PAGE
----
Paprika is a rich red spice used in many different types of cuisine. In fact, it’s one of the top spices in America and is more important than most of us realize. Its taste adds a unique flavor to any dish and is an integral part of most spice blends. But did you know there are different types of paprika—and how you use each one matters a lot?
Many home cooks will see “smoked paprika” listed as an ingredient and assume their regular paprika is the same thing. But there is actually a lot of variety in the paprika types and what they contribute to a dish. Here’s what you need to know about paprika and how to use each type.
What is Paprika?
Paprika is a powdered spice made from a variety of chile peppers. Those peppers are dried and ground up to form the spice. The different types of paprika depend on the peppers and where they are grown. That’s why paprika can have a different degree of heat and flavor based on its type.
The 3 Main Types of Paprika and When to Use Them
Depending on where each chile is grown and how it’s processed, paprika can range in color, flavor, and heat. Some paprika has no heat at all, while other types contribute a ton of spiciness, which is why you don’t want to mix them up.
Here are the three main types of paprika and how they’re best used in recipes.
1. “Regular” Domestic Paprika
Domestic paprika—also known as basic paprika, regular paprika, or just paprika—has a slightly sweet flavor and very mild. It hardly has any heat.
The main contribution of domestic paprika is the rich red color more than flavor. It’s used commonly in dishes like deviled eggs, hummus, rice, potatoes, and chicken recipes. It’s also often used for coloring in salad dressings and other products. Just a dash of paprika can easily liven up a recipe.
If a recipe simply calls for “paprika,” it’s likely referring to domestic paprika.
2. Hungarian Paprika
Unlike domestic paprika, Hungarian paprika is used for its flavor as well as color. It’s a very popular spice in Hungary and is even used as a staple at the table, much like black pepper in the United States. It’s used a lot in egg dishes, casseroles, soups and stews, salads, rubs, chicken dishes like this, and white cheeses.
Hungarian paprika is slightly sweeter than the other types of paprika because it holds onto more sugar. It’s also much more complex than basic paprika and can be purchased in eight different flavor grades! Those are:
- Különleges (also known as “special quality”): mildest spice and flavor with the most vibrant color
- Csípősmentes csemege (“delicate”): mild spice but rich in flavor
- Csemege (“exquisite delicate”): like the csípősmentes csemege but more pungent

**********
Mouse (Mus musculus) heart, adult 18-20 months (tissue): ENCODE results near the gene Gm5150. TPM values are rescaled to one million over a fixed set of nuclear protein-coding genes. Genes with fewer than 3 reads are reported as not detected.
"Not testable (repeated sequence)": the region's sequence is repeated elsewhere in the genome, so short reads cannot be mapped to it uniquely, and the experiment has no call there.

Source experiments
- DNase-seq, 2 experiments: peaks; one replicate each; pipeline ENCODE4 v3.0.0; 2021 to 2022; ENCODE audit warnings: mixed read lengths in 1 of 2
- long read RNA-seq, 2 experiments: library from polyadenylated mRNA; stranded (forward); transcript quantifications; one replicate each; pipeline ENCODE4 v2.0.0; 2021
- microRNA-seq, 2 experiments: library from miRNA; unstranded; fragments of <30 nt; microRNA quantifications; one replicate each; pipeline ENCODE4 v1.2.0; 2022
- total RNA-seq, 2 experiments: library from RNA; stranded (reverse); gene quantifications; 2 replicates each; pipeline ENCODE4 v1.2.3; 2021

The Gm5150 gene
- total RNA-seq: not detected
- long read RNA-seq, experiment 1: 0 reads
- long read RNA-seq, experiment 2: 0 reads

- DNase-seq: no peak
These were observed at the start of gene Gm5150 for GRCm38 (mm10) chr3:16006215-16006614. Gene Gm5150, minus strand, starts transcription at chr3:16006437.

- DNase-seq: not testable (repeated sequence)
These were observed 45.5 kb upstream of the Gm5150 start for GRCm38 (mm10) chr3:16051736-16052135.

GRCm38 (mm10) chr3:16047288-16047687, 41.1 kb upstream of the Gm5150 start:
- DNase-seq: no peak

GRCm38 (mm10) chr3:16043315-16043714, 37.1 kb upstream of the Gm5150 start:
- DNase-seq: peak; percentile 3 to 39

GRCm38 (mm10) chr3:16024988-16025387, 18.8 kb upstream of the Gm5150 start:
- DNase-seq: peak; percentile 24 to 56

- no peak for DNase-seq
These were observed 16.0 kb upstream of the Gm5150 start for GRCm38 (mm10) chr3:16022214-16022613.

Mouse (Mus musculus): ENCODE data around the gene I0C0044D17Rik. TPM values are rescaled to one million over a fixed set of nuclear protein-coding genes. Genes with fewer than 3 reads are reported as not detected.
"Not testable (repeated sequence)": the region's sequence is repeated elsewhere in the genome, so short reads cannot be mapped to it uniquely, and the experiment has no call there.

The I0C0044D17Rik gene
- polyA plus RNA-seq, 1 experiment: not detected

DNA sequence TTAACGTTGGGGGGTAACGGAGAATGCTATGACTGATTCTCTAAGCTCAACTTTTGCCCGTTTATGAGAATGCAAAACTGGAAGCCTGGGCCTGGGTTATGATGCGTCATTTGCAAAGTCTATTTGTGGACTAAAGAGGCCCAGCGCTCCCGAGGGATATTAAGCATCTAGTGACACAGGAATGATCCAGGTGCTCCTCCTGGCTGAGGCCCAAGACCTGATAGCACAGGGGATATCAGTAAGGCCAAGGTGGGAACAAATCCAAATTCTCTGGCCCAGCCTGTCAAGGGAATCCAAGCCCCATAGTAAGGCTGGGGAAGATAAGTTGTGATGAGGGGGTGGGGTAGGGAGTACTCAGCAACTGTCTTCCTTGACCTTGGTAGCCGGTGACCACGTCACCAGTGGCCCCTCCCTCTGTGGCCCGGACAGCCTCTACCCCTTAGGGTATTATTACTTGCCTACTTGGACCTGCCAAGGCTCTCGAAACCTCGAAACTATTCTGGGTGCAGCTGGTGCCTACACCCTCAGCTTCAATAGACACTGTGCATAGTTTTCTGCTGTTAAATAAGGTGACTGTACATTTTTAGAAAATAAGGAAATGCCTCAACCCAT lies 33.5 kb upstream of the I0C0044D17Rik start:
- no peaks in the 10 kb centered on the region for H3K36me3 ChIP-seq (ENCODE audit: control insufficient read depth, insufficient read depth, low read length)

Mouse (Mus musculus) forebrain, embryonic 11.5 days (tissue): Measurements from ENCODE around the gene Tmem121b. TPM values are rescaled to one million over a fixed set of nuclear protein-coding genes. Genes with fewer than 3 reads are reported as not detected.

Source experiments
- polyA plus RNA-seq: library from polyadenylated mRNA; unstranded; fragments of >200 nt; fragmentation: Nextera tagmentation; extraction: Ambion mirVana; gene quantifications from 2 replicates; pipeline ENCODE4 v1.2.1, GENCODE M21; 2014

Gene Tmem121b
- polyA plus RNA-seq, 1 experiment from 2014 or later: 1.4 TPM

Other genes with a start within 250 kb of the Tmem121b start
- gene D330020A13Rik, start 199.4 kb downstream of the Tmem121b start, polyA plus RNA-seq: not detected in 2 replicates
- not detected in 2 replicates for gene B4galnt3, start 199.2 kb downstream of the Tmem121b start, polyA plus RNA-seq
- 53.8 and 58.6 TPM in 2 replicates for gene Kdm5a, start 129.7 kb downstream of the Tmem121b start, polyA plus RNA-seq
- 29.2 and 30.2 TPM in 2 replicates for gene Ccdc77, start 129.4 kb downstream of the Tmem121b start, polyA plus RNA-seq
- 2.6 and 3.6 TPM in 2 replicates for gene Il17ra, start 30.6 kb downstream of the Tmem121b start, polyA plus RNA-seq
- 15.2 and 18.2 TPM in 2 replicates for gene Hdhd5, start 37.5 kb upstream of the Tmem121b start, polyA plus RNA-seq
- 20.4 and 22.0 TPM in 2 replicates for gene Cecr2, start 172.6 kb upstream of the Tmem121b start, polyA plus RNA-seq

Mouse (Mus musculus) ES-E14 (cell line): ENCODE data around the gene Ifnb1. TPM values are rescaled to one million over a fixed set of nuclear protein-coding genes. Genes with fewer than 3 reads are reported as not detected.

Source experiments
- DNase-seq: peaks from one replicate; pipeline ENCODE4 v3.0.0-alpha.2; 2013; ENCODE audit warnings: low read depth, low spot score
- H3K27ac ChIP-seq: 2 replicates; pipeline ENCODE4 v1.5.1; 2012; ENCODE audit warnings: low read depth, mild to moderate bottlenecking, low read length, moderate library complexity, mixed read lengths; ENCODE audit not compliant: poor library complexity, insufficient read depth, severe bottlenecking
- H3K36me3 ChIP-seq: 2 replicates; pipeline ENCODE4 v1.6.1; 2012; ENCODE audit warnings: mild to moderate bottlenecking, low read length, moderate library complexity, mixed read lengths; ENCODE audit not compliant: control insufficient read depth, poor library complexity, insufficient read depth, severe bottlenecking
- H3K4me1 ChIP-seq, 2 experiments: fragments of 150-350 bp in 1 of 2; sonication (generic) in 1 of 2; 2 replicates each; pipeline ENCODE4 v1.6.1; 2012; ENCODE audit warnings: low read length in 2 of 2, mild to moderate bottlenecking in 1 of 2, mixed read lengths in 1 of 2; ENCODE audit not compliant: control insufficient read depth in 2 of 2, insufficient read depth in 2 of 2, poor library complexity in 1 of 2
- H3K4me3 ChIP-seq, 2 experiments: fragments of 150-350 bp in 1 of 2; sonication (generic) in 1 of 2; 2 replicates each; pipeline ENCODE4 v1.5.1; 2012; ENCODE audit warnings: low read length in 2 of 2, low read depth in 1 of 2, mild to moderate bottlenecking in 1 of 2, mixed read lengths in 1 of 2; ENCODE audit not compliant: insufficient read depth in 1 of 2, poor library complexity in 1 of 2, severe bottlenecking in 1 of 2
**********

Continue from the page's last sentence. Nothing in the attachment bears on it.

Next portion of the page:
- Csípős csemege (“pungent exquisite delicate”): similar to the csemege but even more pungent
- Édesnemes (“noble sweet”): a little pungent with a bright red color; this is also the most common type of Hungarian paprika
- Félédes (“half-sweet”): partially sweet with medium pungency
- Rózsa (“rose”): mildly pungent with a light red color
- Erős (“hot”): the hottest spice of all with a light brown-orange color
The Hungarian paprika sold in the United States is usually the édesnemes grade, which is typically labeled as Hungarian sweet paprika.
3. Spanish Paprika
The third main type of paprika is Spanish paprika. It’s usually made with smoked peppers, so the flavor is smokier and richer than other varieties. That’s because it’s made in the traditional way by slowly drying the peppers after harvest in adobe smokehouses. The peppers are then milled slowly to preserve the flavor and color.
It also has a dark red earthy tone with a little heat. However, there are different blends of Spanish paprika that make provide different levels of sweetness and heat.
The three main types of Spanish paprika are:
- Dulce (sweet)
- Agrodolce (bittersweet)
- Picante (hot)
Spanish paprika is often labeled as “pimentón.” It’s also sometimes called sweet paprika or smoked pimentón. To have the full variety of options, you’ll probably have to go to a large grocery store or local spice shop. Spanish paprika is a well-known addition to authentic Spanish dishes like paella and chorizo. It’s also used in American dishes like stews, barbecue seasonings, and more.
So, next time you’re making something that calls for paprika, remember there are many different types of paprika to choose from. And what you use can affect your recipe in different ways. Try out a new version and find your favorite!